Students do not give recognition to events, programs sponsored by organization

Nick Glunt

USG representatives work under the radar

With the Undergraduate Student Government campaigning underway, some students may be wondering what USG has done in the past in order to know what to expect in the future.

“At the most basic level,” said Scott Sherwood, USG executive director, “(USG) is representation of the student government.”

Sherwood said the organization can vote on issues, can act as a student judiciary committee and can create events to enrich the lives of students.

“With different senators and their colleges, we work to support programs they have going on,” said Donna Carlton, USG faculty adviser.

She mentioned a new international organization Sneha Jose, current Senator for International Students, is working on.

Carlton went on to say many USG projects deal with surveys, which allows USG to accurately know the student body’s thoughts and feelings. Extended hours at the campus library around finals week are a result of these student surveys.

“There’s nothing huge that I can say we do,” Sherwood said, “but there’s a lot of small things.”

Carlton said USG is responsible for last semester’s Broken Lizard comedy sketch show, Thursday’s Jay Sean concert and Friday’s John Caparulo comedy show. She also said the late-night downtown PARTA bus that started three or four years ago is a result of USG. FlashFest, which has been around for more than 15 years, is another USG program.

Sherwood said the promotion of College Mobile Deals, a program that offers discounts at local stores through text messages sent to Kent State students, is another example of what USG has done.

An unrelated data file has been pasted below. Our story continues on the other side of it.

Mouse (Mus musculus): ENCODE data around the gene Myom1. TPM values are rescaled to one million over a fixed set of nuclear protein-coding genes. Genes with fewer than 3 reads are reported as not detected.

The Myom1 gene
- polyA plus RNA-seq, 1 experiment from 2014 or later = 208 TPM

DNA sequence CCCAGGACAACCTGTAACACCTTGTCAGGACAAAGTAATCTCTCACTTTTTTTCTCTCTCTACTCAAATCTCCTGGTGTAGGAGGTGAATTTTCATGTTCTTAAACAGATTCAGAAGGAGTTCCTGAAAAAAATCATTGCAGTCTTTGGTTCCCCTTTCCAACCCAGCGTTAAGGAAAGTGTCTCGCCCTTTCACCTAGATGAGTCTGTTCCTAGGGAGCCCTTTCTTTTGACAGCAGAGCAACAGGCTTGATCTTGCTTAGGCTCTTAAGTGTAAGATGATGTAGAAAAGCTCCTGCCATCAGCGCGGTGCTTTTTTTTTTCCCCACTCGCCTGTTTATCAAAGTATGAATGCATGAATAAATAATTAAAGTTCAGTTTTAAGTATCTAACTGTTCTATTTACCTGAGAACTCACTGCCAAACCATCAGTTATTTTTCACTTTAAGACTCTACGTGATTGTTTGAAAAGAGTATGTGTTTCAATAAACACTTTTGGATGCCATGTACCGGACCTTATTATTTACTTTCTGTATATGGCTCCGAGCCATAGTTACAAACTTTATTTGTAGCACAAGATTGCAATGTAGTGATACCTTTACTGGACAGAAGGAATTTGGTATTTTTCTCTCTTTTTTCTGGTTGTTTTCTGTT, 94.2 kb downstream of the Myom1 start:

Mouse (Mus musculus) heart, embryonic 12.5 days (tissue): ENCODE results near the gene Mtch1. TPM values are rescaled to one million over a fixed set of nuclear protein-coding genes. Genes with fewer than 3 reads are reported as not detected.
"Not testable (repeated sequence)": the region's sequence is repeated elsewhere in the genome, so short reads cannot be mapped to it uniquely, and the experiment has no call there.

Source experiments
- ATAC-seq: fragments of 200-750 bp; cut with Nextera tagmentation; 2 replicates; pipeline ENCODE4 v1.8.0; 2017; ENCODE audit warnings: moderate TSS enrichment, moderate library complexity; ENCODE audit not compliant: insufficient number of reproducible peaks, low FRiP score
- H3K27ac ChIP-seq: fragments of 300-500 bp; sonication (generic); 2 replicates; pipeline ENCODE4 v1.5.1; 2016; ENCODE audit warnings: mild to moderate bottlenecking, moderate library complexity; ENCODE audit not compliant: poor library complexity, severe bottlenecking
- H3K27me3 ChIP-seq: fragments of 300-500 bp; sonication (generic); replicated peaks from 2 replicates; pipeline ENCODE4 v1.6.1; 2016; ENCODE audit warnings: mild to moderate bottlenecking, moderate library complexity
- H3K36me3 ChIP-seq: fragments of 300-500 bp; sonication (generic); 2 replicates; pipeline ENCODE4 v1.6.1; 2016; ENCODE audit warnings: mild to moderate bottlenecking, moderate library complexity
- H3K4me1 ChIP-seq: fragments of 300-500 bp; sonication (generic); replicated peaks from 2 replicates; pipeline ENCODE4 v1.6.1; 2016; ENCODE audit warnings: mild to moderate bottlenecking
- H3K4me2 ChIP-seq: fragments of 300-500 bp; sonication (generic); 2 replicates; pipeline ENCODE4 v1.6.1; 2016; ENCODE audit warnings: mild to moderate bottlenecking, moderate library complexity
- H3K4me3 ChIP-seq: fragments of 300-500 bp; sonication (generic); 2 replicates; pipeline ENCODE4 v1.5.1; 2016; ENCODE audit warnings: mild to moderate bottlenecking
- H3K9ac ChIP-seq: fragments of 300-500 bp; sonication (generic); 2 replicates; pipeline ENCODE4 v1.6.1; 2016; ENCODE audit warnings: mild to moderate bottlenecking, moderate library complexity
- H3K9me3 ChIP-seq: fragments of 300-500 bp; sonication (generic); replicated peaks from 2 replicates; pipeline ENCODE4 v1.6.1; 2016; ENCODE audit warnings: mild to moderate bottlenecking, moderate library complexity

Sherwood also said he hopes FlashFest will be the first Kent State event to utilize a new USG program called FlashPerks. This program will allow students to accumulate points by attending Kent State events. Students will be able to redeem points for prizes. He said the program is designed to encourage more student involvement at Kent State events.

Carlton said USG has been looking into the Yellow Bike Program, a bicycle-sharing program some schools, such as the University of Colorado, have picked up.

Another USG program, called either Adopt-a-Senior or Snow Patrol, has been started “with our February snows,” Carlton said.

This program, Sherwood explained, gives several organizations involved the chance for community service hours. They shovel snow for those who aren’t physically able to do it themselves.

“A lot of the things we do go unheard,” Sherwood said. “But I think it’s almost a good thing people don’t really know what we do.”

He explained that as long as they aren’t doing anything wrong, there’s no reason for anyone to know about what USG is doing.

“If you’re moving fluently, if we’re keeping things coming,” he said, “then I think that it’s just so smooth that people don’t really have to know who’s doing it or how it’s done—just that it’s being done.”

Contact student politics reporter Nick Glunt

at [email protected].